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Introduced Species • Introduced species
– Are those that humans move from the species’ native locations to new geographic regions

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• Introduced species that gain a foothold in a new habitat
– Usually disrupt their adopted community
(a) Brown tree snake, introduced to Guam in cargo

Figure 55.6a, b

(b) Introduced kudzu thriving in South Carolina

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Overexploitation • Overexploitation refers generally to the human harvesting of wild plants or animals
– At rates exceeding the ability of populations of those species to rebound

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• The fishing industry
– Has caused significant reduction in populations of certain game fish

Figure 55.7
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Disruption of Interaction Networks • The extermination of keystone species by humans
– Can lead to major changes in the structure of communities

Figure 55.8
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• Concept 55.2: Population conservation focuses on population size, genetic diversity, and critical habitat • Biologists focusing on conservation at the population and species levels
– Follow two main approaches

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Small-Population Approach • Conservation biologists who adopt the smallpopulation approach
– Study the processes that can cause very small populations finally to become extinct

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The Extinction Vortex • A small population is prone to positivefeedback loops
– That draw the population down an extinction vortex
Small population Genetic drift

Inbreeding Lower reproduction Higher mortality Reduction in individual fitness and population adaptability Smaller population

Loss of genetic variability

Figure 55.9

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• The key factor driving the extinction vortex
– Is the loss of the genetic variation necessary to enable evolutionary responses to environmental change

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Case Study: The Greater Prairie Chicken and the Extinction Vortex • Populations of the greater prairie chicken
– Were fragmented by agriculture and later found to exhibit decreased fertility

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• As a test of the extinction vortex hypothesis
– Scientists imported genetic variation by transplanting birds from larger populations

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• The declining population rebounded
– Confirming that it had been on its way down an extinction vortex
EXPRIMENT Number of male birds Researchers observed that the population collapse of the greater prairie chicken was mirrored in a reduction in fertility, as measured by the hatching rate of eggs. Comparison of DNA samples from the Jasper County, Illinois, population with DNA from feathers in museum specimens showed that genetic variation had declined in the study population. In 1992, researchers began experimental translocations of prairie chickens from Minnesota, Kansas, and Nebraska in an attempt to increase genetic variation. 200 150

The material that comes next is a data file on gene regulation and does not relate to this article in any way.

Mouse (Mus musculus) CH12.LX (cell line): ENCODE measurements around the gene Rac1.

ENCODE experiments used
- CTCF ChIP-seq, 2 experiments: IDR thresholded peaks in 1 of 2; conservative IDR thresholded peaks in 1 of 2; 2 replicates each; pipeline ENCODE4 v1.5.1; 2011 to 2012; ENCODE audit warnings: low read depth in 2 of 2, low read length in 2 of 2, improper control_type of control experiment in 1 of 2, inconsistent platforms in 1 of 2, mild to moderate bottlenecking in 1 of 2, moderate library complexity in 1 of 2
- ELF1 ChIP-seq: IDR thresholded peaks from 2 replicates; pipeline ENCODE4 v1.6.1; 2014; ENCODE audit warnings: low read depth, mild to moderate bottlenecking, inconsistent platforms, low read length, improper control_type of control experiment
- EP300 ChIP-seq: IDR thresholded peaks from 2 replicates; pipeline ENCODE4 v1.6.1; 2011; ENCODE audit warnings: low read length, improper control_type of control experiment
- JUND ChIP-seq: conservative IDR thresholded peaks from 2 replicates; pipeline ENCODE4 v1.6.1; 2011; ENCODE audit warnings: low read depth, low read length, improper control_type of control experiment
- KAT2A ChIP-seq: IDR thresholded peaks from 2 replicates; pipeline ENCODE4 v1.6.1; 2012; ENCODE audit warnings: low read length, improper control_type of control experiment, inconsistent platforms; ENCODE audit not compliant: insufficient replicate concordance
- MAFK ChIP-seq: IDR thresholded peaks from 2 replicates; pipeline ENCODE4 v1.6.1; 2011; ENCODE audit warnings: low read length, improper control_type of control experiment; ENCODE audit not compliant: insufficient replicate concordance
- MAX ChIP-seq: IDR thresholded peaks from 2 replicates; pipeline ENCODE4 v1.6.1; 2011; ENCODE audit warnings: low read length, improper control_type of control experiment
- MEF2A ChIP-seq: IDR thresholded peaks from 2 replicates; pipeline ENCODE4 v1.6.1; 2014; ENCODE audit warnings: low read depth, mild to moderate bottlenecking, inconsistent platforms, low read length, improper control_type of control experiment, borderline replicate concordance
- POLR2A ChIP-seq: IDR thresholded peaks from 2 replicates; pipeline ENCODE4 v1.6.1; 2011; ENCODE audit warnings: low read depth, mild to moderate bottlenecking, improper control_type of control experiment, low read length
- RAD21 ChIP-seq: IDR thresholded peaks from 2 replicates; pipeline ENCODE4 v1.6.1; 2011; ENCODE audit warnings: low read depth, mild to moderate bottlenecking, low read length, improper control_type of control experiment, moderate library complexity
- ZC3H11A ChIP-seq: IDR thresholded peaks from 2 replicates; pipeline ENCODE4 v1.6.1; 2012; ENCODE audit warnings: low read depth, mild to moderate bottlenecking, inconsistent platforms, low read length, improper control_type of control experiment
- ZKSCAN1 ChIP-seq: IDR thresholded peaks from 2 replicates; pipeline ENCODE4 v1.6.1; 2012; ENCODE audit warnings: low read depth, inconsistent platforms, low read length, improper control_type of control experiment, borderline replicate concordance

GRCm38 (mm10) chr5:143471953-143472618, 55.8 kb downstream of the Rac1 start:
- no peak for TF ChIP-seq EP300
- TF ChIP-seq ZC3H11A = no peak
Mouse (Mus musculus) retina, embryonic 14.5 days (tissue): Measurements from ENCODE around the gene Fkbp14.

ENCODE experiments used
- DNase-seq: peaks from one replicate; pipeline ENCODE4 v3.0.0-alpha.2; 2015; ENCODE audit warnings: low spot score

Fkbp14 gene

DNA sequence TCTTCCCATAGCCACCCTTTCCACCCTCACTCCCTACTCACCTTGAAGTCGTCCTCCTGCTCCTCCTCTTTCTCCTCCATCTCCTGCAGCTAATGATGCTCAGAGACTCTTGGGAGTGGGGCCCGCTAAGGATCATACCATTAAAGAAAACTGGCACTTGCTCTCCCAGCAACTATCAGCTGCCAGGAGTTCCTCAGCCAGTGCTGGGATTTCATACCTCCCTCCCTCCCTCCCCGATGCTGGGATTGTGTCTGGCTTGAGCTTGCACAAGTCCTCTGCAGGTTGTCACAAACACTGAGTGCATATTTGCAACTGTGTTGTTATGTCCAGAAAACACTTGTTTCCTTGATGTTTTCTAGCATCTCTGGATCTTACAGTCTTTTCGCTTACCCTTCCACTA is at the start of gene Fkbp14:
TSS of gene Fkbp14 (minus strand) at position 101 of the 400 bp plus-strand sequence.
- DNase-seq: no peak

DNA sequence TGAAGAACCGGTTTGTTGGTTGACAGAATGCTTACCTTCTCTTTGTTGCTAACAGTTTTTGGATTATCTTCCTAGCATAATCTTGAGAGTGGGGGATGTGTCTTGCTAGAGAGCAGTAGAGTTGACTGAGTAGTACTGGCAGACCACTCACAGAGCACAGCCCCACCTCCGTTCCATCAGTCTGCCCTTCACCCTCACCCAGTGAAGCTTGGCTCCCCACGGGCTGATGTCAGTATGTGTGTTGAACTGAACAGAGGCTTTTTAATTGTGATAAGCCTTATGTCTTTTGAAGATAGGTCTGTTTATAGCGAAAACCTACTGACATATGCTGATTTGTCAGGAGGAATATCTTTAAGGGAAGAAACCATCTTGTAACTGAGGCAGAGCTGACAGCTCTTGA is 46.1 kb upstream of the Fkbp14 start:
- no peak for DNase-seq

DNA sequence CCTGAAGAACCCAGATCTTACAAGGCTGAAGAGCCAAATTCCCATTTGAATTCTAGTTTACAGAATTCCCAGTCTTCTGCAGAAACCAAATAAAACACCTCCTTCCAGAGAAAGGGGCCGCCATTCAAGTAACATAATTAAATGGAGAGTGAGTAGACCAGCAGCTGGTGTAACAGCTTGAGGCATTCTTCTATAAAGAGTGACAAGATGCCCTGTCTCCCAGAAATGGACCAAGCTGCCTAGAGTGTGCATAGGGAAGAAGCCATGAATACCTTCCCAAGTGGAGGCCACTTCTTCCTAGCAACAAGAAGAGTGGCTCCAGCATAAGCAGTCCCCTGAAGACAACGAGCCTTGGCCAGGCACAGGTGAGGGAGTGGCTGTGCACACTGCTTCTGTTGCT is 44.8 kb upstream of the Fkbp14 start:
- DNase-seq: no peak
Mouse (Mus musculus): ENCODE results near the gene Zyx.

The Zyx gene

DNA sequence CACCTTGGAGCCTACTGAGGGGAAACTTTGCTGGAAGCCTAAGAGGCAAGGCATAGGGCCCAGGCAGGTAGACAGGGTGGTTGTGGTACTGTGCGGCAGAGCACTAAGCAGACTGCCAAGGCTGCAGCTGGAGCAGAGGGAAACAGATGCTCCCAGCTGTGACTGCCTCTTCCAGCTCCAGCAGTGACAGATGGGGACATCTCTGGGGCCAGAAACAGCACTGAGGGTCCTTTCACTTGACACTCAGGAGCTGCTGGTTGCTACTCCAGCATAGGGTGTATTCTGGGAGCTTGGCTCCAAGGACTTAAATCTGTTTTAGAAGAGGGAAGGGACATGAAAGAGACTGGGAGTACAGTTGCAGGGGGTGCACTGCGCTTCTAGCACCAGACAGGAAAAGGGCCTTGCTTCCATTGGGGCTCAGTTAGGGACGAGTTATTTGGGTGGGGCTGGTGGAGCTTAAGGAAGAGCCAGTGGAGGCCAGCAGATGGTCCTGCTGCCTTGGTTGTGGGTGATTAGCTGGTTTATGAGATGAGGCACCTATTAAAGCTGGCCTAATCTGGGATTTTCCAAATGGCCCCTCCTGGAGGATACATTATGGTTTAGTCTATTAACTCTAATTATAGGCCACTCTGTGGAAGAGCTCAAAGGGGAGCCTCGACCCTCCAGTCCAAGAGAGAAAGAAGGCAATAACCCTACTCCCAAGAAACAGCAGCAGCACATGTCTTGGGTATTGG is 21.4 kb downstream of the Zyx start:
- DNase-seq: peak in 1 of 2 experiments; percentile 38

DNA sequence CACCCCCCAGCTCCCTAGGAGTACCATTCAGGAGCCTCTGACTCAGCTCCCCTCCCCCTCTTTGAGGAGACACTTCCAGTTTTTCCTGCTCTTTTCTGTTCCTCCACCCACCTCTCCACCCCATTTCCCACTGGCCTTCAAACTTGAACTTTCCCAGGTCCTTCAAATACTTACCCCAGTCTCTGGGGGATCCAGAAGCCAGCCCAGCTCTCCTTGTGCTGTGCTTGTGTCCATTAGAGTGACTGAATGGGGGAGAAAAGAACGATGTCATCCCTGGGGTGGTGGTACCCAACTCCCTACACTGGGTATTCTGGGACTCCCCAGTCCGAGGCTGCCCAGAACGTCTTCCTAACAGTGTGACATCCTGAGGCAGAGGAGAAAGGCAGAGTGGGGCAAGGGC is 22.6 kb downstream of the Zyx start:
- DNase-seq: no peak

100 50

0 RESULTS After translocation (blue arrow), the viability of eggs rapidly improved, and the population rebounded. 1970 1975 1980 (a) Population dynamics 100 90 Eggs hatched (%) 80 70 60 50 40 30 1970-74 1975-79 1980-84 1985-89 Years (b) Hatching rate 1990 1993-97 1985 1990 Year 1995 2000

CONCLUSION

The researchers concluded that lack of genetic variation had started the Jasper County population of prairie chickens down the extinction vortex.

Figure 55.10
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Minimum Viable Population Size • The minimum viable population (MVP)
– Is the minimum population size at which a species is able to sustain its numbers and survive

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• A population viability analysis (PVA)
– Predicts a population’s chances for survival over a particular time – Factors in the MVP of a population

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Effective Population Size • A meaningful estimate of MVP
– Requires a researcher to determine the effective population size, which is based on the breeding size of a population

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Case Study: Analysis of Grizzly Bear Populations • One of the first population viability analyses
– Was conducted as part of a long-term study of grizzly bears in Yellowstone National Park

Figure 55.11
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• This study has shown that the grizzly bear population
– Has grown substantially in the past 20 years
150 Females with cubs Cubs Number of individuals 100

50

0 1973 Figure 55.12

1982

1991

2000

Year